Intimacy is the key theme here. Marillion vocalist Hogarth and Porcupine Tree (and ex-Japan) keyboardist Barbieri dovetail to deliver whispering, flickering ripples of sound and imagery.
Steve Hogarth & Richard Barbieri: Not The Weapon But The Hand
Cult heroes collaborate.
The music is subtle, muted, more about mood than melody, while Hogarth’s words, often spoken, are colourfully candid and confessional. He sometimes strains too hard to be the enigmatic poet bemoaning lost love, clutching his temples in Munch-like angst, earnestly announcing ‘The world’s a safer place/without your beautiful face’ like Churchill reading a list of casualties – but you can’t accuse him of not taking it seriously.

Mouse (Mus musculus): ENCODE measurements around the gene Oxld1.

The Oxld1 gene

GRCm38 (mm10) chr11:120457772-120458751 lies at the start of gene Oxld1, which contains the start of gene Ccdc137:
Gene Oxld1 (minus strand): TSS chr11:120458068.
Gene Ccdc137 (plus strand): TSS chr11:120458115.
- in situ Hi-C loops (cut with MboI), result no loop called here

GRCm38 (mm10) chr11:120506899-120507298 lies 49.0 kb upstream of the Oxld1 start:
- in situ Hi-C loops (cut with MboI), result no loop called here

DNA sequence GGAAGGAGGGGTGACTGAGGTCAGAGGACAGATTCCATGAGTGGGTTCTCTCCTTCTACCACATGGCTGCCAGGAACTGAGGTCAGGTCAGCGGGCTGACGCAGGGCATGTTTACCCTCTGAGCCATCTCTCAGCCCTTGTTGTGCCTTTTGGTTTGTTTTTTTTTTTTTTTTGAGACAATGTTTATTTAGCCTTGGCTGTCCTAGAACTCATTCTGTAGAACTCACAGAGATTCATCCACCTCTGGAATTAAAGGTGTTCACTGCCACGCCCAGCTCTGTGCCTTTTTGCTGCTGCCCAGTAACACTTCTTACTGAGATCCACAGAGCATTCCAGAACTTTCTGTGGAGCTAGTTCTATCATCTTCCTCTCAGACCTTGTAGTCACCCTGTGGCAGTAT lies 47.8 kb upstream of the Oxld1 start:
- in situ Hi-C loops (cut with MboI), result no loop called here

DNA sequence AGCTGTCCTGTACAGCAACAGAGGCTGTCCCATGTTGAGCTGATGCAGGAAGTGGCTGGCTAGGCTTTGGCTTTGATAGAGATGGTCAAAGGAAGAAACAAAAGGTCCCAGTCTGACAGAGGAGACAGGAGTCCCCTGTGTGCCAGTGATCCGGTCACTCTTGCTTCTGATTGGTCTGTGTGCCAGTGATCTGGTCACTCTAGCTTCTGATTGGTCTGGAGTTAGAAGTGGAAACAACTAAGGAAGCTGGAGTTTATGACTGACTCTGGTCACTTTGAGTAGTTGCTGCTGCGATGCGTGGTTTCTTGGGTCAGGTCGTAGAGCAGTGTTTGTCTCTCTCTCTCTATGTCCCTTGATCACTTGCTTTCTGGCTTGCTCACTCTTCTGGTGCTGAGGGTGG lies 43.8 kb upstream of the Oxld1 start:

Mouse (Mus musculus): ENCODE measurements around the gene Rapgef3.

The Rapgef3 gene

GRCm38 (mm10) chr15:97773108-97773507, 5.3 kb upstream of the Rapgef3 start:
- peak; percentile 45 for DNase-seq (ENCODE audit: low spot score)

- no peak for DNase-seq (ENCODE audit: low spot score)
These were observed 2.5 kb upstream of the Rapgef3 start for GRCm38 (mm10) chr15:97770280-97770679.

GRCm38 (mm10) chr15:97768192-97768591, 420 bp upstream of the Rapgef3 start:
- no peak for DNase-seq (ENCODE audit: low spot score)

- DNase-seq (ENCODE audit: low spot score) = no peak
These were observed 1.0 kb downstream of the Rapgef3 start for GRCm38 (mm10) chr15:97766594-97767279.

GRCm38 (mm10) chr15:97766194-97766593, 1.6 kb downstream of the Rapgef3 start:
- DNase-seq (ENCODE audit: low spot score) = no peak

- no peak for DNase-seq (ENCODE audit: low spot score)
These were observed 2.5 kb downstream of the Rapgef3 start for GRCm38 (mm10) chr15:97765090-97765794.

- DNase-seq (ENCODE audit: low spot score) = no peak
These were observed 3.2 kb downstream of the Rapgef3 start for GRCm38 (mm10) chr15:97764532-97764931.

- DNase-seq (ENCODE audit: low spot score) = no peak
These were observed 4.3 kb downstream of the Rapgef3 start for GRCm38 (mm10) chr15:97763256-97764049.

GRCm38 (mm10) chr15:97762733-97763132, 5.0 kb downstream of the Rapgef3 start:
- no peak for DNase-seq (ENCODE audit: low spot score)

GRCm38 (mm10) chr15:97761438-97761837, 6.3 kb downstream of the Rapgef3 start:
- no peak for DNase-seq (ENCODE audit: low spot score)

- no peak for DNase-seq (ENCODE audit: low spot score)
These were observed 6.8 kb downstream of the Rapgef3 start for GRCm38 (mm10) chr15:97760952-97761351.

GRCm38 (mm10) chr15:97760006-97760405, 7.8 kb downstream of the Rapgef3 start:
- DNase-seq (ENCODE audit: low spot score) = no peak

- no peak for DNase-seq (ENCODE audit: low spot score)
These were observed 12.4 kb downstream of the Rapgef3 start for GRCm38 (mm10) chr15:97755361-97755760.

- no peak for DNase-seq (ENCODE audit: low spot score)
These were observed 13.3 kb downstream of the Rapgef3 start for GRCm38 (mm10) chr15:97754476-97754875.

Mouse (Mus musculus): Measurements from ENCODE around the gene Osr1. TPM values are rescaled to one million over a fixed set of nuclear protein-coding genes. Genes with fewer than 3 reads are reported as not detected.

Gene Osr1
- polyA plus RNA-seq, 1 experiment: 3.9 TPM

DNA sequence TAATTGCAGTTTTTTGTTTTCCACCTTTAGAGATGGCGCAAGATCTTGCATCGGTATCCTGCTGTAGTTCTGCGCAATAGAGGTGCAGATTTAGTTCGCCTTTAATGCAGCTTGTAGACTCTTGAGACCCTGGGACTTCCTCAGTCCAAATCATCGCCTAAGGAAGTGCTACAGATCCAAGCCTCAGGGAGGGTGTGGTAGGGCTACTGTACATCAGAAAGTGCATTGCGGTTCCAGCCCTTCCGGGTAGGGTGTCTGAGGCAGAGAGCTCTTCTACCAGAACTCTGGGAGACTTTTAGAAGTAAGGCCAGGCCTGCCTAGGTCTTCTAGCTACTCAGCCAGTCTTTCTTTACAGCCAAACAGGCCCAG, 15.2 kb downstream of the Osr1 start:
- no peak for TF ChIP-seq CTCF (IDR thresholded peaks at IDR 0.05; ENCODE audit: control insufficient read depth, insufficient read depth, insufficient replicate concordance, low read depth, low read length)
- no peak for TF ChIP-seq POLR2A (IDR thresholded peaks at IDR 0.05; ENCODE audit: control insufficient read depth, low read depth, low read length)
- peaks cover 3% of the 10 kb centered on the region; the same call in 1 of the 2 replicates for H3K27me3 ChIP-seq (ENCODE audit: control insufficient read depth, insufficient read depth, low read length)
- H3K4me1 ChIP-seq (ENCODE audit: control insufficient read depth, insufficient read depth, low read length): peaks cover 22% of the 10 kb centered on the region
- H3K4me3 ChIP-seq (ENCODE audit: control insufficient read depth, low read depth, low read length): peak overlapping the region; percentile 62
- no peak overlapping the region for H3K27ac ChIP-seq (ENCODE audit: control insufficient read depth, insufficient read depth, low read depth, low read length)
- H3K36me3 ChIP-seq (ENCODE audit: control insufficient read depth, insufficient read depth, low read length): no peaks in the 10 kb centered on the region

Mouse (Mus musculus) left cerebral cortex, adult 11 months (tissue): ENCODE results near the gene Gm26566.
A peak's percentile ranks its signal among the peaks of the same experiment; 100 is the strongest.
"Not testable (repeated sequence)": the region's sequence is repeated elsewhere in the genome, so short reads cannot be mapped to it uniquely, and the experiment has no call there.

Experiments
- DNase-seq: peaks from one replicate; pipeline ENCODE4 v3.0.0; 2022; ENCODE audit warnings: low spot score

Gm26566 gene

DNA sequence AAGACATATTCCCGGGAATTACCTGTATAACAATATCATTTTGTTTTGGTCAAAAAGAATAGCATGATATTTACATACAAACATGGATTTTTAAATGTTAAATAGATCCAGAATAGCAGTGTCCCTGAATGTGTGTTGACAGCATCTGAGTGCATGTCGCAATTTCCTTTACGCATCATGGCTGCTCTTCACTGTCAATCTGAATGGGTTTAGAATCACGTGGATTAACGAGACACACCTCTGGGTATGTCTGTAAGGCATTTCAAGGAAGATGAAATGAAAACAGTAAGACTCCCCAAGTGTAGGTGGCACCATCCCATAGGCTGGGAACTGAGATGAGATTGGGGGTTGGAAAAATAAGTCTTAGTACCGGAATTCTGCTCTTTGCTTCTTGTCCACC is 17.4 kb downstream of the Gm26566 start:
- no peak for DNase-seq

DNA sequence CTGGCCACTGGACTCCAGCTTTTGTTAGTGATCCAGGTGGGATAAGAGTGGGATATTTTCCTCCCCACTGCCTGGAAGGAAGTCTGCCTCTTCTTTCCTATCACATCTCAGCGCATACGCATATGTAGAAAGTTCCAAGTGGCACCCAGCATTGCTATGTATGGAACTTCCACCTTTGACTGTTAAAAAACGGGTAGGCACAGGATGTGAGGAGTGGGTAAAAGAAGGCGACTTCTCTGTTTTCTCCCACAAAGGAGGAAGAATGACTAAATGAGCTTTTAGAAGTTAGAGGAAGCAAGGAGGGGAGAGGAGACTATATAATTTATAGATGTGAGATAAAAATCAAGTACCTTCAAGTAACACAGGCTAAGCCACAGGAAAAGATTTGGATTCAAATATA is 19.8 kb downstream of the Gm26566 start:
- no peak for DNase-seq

As a Japan fan of yore, Hogarth is clearly delighted to be dressing up Barbieri’s pulses and arcs. One imagines he revered Ghosts: A Cat With Seven Souls and Naked are so brittle and hushed that you listen on tiptoe.
Crack briefly breaks into neo-industrial rhythms, but this is chiefly soft-spoken, sepia and sensitive.